Friday, February 19, 2010
The First 13.1
The morning was chilly and crisp. I hopped out of bed without the weekday morning dread and glanced over at the clothes I’d layed out the night before. Today was Austin Half Marathon Day! In five hours I’d be crossing the finish line on
While I’ve never had any doubts about finishing, I did have concerns about the weather. I haven’t had much experience running in cold weather and finding the right combination of clothes to wear for a 13.1 mile run is a challenge! Fortunately, I had a good luck charm.
Three weeks earlier I cheered for my friends running the 3M Half marathon. At some point, a woman shed her blue fleece jacket right in front of me and tossed it on the ground. Knowing I had my half coming up, I picked it up and it was just my size! So I wore it to the Austin Half and planned to “pay it forward” so someone else could have a chance to wear it, too.
So there I was- running up
Congress Avenue with my borrowed fleece for miles one through three. Things felt good. I dropped off my fleece somewhere around Bird’s Barbershop. The air felt good. The Austin Half is special because at nearly every mile, a non-profit team is there to cheer you on and a live band is not far away. There is something to look forward to at each mile!
I knew I was going to have a great race when I rounded the turn from Ben White to
South 1st Street and I could hear “Sweet Caroline” coming from the LIVESTRONG water stop. The volunteers gave me some extra cheers when they read my name on my bib. “There she goes!” yelled one of them.
I walked the water stop at mile 6 and ate a few shot bloks. I was still feeling pretty fresh after the long South 1st downhill and was ready to being the second half of the race. “The Question” came up for me around mile 7.5. What ever made me think I could do this? What was I thinking? I cleared my head of the negative thoughts and attempted to appreciate the fact that the weather was amazing and that I was fulfilling a goal I never even knew I had. The doubt quickly evaporated. When you push your boundaries, you in effect, remove them.
I also began to truly appreciate my friends who were racing, volunteering and simply there to cheer me on. How wonderful it is to see friendly familiar faces and hear encouraging voices when you’re in a tough spot. They were my witnesses.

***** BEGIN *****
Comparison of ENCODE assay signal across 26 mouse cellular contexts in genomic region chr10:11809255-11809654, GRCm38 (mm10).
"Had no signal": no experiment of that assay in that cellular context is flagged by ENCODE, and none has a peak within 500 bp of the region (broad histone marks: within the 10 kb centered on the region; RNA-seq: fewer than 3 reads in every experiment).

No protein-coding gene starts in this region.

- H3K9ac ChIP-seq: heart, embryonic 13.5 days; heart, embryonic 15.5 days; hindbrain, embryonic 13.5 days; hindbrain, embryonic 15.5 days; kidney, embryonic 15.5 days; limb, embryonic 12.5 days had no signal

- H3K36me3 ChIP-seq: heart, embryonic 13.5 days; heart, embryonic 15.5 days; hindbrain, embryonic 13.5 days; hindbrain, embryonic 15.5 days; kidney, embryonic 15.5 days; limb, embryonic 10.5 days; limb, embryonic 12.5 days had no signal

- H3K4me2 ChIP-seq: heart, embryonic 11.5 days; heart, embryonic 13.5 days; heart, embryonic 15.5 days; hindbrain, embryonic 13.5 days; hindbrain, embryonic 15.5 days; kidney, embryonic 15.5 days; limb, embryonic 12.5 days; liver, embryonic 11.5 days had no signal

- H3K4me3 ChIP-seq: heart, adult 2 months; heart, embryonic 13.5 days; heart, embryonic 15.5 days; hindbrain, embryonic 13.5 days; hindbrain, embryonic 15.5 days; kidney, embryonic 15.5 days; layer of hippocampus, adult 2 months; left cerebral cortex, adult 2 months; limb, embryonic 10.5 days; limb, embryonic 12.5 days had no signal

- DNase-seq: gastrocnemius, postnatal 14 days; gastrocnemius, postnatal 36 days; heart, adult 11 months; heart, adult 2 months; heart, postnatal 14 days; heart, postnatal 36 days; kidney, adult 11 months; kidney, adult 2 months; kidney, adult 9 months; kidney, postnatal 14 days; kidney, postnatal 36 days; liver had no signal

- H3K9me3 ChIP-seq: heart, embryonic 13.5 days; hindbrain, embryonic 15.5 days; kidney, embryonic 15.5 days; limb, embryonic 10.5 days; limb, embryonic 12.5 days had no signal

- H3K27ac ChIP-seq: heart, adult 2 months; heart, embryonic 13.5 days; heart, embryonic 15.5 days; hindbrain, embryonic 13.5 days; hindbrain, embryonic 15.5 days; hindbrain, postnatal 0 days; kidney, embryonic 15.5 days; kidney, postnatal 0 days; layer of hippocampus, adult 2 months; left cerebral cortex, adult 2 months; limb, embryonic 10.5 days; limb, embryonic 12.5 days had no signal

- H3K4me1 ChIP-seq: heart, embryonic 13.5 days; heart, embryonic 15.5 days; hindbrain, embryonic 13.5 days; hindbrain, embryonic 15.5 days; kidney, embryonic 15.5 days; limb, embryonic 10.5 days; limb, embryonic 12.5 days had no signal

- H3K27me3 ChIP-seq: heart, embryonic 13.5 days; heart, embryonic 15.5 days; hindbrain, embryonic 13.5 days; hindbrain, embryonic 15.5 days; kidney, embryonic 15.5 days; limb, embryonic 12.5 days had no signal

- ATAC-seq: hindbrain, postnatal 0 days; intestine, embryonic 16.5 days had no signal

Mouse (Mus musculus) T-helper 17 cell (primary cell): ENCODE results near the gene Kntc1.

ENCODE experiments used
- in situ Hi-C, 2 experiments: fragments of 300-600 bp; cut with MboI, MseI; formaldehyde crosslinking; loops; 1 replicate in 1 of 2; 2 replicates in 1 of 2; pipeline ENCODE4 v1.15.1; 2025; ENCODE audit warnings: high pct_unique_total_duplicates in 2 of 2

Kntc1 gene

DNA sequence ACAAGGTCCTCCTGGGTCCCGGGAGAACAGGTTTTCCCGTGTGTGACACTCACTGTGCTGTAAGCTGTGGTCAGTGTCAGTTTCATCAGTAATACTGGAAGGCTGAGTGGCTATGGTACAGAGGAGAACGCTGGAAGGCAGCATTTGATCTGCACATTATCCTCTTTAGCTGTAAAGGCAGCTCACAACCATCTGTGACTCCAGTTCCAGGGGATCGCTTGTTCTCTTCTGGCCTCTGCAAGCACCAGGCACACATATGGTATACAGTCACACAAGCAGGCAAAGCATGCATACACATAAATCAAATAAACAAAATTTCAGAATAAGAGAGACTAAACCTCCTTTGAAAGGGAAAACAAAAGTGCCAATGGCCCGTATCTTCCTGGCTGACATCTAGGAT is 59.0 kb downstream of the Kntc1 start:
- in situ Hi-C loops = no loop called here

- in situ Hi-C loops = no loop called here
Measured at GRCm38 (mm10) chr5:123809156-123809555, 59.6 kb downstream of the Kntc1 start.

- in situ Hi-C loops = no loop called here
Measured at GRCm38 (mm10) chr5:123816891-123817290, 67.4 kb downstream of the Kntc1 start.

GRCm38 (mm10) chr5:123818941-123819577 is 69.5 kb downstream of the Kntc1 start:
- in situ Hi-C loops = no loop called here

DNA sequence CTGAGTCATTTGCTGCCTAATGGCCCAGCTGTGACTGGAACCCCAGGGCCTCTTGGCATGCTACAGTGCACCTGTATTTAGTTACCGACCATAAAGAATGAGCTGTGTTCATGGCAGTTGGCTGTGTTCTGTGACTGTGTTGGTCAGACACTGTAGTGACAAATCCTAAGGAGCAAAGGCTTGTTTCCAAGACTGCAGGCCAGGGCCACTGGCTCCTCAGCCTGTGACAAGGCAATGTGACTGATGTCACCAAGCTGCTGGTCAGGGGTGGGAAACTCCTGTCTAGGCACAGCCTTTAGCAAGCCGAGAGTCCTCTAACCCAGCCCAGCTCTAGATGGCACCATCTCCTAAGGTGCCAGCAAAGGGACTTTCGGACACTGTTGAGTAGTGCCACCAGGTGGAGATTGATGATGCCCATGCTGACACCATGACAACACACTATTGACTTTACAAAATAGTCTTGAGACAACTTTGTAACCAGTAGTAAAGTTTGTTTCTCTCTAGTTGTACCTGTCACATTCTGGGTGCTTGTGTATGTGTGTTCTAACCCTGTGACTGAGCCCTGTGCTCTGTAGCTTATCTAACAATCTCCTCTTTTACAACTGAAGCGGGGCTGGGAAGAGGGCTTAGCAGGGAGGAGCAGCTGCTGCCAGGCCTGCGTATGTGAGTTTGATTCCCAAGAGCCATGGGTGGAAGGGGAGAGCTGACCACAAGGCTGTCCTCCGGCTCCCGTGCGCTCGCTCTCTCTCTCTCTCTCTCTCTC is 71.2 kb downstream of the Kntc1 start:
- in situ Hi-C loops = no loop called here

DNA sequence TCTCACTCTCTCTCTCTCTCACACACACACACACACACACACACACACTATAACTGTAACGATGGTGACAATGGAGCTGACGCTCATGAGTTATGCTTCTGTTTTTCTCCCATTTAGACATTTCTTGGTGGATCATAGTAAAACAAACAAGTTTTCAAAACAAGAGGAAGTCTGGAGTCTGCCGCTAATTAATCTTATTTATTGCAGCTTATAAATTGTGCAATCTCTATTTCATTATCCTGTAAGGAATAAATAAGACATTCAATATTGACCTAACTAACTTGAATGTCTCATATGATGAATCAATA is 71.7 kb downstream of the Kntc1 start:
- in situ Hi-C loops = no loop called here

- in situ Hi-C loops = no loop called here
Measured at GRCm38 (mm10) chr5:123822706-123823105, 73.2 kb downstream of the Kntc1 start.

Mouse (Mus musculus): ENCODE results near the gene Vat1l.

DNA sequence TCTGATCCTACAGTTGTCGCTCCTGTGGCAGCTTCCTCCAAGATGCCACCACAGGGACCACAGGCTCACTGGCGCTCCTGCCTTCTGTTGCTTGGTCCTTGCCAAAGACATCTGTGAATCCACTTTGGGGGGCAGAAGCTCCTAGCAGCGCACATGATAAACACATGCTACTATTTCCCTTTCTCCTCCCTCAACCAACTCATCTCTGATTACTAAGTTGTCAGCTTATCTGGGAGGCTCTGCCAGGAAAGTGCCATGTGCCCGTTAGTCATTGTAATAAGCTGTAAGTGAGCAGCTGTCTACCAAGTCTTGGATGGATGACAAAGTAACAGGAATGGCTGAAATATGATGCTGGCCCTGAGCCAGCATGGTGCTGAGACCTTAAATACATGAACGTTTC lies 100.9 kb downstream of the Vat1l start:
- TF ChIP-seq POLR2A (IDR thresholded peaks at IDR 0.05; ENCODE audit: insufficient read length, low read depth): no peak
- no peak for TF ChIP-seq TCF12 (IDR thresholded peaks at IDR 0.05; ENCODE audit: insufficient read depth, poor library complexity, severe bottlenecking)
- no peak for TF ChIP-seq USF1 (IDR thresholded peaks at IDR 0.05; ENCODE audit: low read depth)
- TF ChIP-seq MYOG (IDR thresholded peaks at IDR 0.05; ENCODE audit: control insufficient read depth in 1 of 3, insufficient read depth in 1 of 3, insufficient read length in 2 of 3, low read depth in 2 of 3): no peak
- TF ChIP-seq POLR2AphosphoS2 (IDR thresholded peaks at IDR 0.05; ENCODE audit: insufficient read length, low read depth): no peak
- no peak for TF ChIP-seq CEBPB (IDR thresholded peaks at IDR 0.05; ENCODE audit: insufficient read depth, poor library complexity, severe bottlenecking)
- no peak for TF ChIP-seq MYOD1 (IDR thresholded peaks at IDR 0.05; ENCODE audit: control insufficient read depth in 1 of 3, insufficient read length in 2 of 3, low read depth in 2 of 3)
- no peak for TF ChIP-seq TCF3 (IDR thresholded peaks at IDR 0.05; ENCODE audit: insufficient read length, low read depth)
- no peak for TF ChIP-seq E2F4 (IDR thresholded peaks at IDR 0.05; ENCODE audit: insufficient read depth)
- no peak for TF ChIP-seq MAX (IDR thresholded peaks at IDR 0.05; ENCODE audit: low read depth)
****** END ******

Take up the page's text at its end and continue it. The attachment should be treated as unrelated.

The back side of the race, the rolling hills of
, was the real challenge. Not only did I have to stop to take my first potty break ever, but I also walked for about a minute. I didn’t want to walk, but I started to feel really frustrated and I needed to collect myself. It was a good decision. I resumed my run and climbed up the second-to-last hill under Mopac. I had to really dig but I knew the BIG challenge was coming. Enfield
Enfield changes to 15th Street, it might as well turn into . But its all mental. The hill is just a hill. I considered walking it for a brief moment, but it was actually easier to run up than walk. About ¾ of the way up I could hear my friends cheering for me and that fueled me enough to finish strong. Mt. Shasta
When I topped that hill, I kicked into gear and I ran my last mile with just about everything I had left. Counting down the streets: Guadalupe,
and Congress! I ran down the West side of the Capitol and into the finish line alley- the cheers were incredible! Then, across the finish line and it was over. My first 13.1! Lavaca, Colorado
My final time was 2:59:41. My goal time for a half marathon is 2:15, so I have some work to do. But considering that two years ago I could not run ½ mile without stopping, this is pretty impressive. It hit me on my way home from the course. I think I was listening to “Hard Sun” as sung by Eddie Vedder and I began laughing. Laughing then crying. Even as I write this, I reach out to touch my finisher’s medal and I get a little lump in my throat.